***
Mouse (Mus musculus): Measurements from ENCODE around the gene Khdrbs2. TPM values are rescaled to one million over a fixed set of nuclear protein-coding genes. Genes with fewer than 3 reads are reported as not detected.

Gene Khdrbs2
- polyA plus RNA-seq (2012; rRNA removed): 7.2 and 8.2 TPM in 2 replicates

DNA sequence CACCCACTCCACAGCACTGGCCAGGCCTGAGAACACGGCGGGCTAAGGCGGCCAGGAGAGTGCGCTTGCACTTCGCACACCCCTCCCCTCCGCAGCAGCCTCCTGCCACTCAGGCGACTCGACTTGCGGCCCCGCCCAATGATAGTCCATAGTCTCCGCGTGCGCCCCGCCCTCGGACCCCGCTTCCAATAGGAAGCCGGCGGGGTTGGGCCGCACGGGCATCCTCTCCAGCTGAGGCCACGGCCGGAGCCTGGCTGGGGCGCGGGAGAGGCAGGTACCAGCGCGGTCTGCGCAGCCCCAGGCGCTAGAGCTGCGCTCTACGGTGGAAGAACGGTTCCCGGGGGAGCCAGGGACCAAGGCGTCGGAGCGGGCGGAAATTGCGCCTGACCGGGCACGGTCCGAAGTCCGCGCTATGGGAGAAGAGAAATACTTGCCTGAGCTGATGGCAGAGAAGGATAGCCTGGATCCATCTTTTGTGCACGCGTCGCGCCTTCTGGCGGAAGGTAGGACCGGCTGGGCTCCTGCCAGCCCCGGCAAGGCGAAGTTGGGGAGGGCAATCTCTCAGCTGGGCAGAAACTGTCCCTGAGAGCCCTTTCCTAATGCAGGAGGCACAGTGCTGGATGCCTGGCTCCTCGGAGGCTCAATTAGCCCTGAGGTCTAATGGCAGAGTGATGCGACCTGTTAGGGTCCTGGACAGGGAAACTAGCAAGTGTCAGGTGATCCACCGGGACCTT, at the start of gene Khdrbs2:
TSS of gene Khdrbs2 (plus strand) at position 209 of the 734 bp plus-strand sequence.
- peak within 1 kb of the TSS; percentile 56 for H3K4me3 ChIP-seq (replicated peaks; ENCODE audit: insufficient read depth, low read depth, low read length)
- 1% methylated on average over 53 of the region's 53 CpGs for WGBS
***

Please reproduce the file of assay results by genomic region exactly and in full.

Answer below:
Mouse (Mus musculus): Measurements from ENCODE around the gene Khdrbs2. TPM values are rescaled to one million over a fixed set of nuclear protein-coding genes. Genes with fewer than 3 reads are reported as not detected.

Gene Khdrbs2
- polyA plus RNA-seq (2012; rRNA removed): 7.2 and 8.2 TPM in 2 replicates

DNA sequence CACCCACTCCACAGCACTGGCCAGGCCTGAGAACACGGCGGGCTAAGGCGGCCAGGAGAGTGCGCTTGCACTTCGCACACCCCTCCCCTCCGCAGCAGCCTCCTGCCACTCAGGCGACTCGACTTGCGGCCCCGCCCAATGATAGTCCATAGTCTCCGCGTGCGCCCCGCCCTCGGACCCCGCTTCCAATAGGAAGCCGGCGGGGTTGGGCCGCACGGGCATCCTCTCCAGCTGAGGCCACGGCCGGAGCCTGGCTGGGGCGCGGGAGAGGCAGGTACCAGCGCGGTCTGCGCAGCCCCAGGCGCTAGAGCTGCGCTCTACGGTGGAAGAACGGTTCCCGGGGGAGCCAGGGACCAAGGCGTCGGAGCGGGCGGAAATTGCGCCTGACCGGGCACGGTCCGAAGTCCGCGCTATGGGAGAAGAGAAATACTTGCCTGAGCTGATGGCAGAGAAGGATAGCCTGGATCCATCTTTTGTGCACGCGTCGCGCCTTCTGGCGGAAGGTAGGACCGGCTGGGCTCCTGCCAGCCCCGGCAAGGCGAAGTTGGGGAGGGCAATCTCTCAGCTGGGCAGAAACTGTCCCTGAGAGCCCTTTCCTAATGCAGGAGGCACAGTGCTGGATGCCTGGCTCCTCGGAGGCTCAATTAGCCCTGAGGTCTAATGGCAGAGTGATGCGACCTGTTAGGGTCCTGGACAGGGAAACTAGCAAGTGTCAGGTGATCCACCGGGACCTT, at the start of gene Khdrbs2:
TSS of gene Khdrbs2 (plus strand) at position 209 of the 734 bp plus-strand sequence.
- peak within 1 kb of the TSS; percentile 56 for H3K4me3 ChIP-seq (replicated peaks; ENCODE audit: insufficient read depth, low read depth, low read length)
- 1% methylated on average over 53 of the region's 53 CpGs for WGBS